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A Journey Through Ruins Hardcover – 2 May 1991

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The chapter on the national trust is among the best and most original writing...I've ever read. (Vera Rule, The Guardian) -- Dieser Text bezieht sich auf eine andere Ausgabe: Paperback.

From the Back Cover

'A Journey Through Ruins' is a fascinating, seminal and unique portrait of Britain. From his pointed observations of East London – especially of its post-war reconstruction – Patrick Wright builds an arresting, controversial new understanding of this country from the ruins of the past. With a meticulous, mischievous eye for extracting the true meaning of everyday events and objects, Wright focuses on a culture that, in the very process of offering paternalistic care for its people, has veered dangerously off-course – but he also spots some rays of light and zest for life to be savoured and nurtured.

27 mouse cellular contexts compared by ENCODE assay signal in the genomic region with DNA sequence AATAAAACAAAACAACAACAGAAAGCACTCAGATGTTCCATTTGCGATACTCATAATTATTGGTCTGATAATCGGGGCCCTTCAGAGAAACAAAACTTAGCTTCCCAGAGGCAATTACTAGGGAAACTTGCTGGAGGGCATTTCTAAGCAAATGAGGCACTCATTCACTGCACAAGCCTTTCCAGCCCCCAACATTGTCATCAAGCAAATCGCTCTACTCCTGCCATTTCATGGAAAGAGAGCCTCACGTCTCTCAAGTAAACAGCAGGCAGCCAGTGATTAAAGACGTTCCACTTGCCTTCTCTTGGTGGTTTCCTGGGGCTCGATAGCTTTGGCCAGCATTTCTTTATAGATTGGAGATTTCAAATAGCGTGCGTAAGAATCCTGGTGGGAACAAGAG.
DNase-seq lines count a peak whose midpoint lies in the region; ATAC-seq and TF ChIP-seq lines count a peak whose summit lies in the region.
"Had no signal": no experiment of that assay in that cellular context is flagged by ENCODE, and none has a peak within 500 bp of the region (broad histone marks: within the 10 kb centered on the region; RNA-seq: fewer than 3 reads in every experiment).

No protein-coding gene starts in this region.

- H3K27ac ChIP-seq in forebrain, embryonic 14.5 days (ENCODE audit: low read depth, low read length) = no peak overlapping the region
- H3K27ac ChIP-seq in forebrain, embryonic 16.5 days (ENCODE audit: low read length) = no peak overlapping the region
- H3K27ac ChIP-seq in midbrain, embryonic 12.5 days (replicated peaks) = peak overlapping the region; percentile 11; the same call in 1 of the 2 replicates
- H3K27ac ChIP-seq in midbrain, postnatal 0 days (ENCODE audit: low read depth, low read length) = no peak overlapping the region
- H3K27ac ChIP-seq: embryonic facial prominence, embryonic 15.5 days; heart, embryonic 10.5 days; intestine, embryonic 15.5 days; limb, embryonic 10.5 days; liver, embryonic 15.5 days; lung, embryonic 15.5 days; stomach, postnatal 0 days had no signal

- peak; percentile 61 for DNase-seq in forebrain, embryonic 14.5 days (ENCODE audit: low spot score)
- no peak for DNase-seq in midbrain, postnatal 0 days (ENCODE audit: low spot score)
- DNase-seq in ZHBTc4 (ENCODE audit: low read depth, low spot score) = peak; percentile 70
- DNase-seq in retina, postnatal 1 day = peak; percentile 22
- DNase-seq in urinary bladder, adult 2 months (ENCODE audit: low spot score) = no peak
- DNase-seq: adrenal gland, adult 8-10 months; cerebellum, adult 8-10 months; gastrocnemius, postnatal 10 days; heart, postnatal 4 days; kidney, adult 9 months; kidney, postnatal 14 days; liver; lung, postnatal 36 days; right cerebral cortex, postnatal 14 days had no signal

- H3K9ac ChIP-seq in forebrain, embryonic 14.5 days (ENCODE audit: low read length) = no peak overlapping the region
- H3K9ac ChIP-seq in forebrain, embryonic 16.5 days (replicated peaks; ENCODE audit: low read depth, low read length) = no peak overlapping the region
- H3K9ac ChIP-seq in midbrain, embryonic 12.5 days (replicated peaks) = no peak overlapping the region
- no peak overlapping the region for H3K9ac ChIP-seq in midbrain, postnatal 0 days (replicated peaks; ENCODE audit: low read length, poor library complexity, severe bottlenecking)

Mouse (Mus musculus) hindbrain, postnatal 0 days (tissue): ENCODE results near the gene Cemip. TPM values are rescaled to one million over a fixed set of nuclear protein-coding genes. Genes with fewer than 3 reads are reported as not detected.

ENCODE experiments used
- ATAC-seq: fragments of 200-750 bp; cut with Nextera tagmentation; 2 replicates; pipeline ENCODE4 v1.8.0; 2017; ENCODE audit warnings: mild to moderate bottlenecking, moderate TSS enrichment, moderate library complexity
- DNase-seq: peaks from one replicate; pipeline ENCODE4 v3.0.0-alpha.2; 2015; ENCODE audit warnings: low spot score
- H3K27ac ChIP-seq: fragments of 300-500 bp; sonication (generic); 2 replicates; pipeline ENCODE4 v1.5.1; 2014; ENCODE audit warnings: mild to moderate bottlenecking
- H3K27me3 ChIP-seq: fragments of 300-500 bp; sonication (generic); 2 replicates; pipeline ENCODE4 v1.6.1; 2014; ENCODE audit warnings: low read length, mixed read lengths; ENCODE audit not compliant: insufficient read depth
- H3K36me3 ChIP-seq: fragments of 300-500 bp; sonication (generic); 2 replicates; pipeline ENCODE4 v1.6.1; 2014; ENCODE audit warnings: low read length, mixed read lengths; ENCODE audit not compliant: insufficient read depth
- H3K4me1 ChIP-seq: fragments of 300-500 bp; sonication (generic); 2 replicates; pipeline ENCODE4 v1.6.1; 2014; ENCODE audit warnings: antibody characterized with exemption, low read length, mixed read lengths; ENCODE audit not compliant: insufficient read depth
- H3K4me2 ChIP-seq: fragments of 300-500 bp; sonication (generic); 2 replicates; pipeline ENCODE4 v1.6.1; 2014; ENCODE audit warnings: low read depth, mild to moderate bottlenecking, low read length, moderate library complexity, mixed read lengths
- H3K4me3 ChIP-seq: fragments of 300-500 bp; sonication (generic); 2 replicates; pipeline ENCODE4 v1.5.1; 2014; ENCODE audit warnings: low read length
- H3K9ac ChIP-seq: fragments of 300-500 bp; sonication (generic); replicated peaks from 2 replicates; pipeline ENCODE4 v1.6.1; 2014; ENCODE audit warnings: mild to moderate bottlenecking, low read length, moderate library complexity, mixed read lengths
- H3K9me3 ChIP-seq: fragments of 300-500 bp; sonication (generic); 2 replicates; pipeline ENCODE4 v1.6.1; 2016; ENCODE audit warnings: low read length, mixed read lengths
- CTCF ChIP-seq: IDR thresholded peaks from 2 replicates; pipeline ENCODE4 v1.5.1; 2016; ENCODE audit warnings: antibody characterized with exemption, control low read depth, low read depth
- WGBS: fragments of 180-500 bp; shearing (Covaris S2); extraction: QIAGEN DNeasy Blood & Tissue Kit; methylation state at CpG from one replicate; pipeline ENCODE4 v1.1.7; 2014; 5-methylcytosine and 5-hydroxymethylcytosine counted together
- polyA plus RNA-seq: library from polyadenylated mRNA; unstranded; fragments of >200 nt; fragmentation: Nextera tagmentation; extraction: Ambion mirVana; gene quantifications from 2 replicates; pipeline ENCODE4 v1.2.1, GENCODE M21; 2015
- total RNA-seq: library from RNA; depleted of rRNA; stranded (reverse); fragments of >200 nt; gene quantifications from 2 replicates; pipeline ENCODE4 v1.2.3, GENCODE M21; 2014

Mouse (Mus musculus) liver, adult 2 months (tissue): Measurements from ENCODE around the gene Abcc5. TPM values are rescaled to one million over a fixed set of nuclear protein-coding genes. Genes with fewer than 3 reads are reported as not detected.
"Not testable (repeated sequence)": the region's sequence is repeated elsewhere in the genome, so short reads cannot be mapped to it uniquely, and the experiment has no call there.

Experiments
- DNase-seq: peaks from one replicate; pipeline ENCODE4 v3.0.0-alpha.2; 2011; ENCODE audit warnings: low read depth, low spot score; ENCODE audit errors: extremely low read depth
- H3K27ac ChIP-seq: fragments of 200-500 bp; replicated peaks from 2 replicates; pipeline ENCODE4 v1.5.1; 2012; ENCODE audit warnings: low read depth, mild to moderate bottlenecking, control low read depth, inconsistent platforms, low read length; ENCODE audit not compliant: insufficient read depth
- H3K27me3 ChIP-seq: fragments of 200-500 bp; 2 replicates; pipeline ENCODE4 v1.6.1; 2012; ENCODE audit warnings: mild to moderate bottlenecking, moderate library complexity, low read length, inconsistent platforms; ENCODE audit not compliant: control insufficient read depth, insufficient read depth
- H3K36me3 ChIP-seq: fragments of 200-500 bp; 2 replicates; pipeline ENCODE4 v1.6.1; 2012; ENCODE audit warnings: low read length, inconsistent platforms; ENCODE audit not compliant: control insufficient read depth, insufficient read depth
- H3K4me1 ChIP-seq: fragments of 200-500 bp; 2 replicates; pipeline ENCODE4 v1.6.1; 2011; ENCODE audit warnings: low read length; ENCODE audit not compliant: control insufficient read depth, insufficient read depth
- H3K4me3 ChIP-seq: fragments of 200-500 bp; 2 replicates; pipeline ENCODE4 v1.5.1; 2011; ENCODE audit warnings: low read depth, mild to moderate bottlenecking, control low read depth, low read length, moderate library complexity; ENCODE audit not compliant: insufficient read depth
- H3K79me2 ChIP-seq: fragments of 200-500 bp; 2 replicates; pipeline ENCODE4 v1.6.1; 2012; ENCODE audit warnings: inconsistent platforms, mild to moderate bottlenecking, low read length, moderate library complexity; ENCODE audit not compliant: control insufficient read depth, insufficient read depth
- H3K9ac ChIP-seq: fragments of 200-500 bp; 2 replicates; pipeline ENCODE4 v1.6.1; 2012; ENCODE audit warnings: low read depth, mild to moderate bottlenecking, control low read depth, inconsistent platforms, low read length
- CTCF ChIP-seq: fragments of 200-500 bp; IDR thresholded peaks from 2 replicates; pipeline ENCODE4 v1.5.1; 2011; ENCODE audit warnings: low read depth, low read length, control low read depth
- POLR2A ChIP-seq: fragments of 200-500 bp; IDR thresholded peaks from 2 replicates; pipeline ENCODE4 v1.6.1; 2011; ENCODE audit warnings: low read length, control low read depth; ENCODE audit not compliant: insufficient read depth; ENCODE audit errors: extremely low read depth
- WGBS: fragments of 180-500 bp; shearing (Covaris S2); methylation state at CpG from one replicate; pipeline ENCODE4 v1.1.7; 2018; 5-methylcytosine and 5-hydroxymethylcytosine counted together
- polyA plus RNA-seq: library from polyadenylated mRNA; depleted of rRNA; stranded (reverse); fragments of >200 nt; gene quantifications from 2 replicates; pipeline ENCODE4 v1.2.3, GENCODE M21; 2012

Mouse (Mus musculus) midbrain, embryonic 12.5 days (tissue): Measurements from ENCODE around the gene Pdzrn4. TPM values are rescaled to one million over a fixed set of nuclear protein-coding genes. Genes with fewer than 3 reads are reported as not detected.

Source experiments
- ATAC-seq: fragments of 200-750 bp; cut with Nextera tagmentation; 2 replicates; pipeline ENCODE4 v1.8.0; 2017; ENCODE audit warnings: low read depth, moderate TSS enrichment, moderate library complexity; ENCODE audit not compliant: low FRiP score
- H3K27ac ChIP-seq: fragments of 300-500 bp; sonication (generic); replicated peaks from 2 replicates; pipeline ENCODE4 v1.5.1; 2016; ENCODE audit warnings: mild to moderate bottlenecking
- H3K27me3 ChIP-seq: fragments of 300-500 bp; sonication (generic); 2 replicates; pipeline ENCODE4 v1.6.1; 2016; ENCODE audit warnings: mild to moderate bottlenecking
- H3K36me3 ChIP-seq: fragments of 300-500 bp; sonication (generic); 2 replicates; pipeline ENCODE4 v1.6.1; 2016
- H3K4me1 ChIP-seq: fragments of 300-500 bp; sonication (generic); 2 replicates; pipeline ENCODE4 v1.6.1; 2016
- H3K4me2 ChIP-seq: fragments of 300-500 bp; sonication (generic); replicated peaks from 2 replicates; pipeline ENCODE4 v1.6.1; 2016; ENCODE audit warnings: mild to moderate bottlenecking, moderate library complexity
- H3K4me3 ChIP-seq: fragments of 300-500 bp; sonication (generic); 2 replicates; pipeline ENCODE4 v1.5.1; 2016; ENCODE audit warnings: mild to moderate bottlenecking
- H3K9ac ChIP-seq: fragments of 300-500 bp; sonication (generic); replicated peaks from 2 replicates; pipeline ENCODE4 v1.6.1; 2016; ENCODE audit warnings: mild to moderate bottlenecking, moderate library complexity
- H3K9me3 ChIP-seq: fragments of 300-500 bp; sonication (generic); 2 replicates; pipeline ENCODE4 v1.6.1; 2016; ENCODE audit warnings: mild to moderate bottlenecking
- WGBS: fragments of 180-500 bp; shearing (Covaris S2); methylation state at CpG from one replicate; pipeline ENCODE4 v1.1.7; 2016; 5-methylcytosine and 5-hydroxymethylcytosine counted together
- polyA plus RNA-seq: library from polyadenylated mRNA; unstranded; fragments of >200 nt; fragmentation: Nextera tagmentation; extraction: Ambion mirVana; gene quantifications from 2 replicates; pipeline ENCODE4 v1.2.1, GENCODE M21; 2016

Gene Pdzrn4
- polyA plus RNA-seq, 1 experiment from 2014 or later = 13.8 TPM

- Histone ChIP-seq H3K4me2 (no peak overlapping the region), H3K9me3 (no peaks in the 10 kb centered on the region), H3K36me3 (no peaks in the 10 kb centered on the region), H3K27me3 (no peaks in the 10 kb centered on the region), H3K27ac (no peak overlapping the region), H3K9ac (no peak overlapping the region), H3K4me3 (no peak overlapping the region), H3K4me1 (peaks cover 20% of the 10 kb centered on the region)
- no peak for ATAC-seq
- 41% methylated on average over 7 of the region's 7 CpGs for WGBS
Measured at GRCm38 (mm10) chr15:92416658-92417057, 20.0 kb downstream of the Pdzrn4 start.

“A funny and perceptive book which is part oral history and part journalism, part generalization and part scholarship – an intriguing and attractive amalgam”

“Astute and imaginative … An immensely heartening book … Here is a city dweller with the gusto of Baudelaire and the eye of Jane Jacobs who, undeterred by dog shit and bullshit, enjoys the chaotic humanity, the ironic architectural juxtapositions, the 'esprit de jeu' of late twentieth-century London”

“The big buzz that comes from reading Patrick Wright’s historiographical jaunt through the post-war junk landscape … is its ‘cool topicality’”

“Wright belongs in a select club of literary sleuths who have imagined London as a labyrinth of strange affinities … A pin-sharp miniaturist who can see the world in a grain of sand”

“Sheer good writing, sense and humanity”

“Essential reading”


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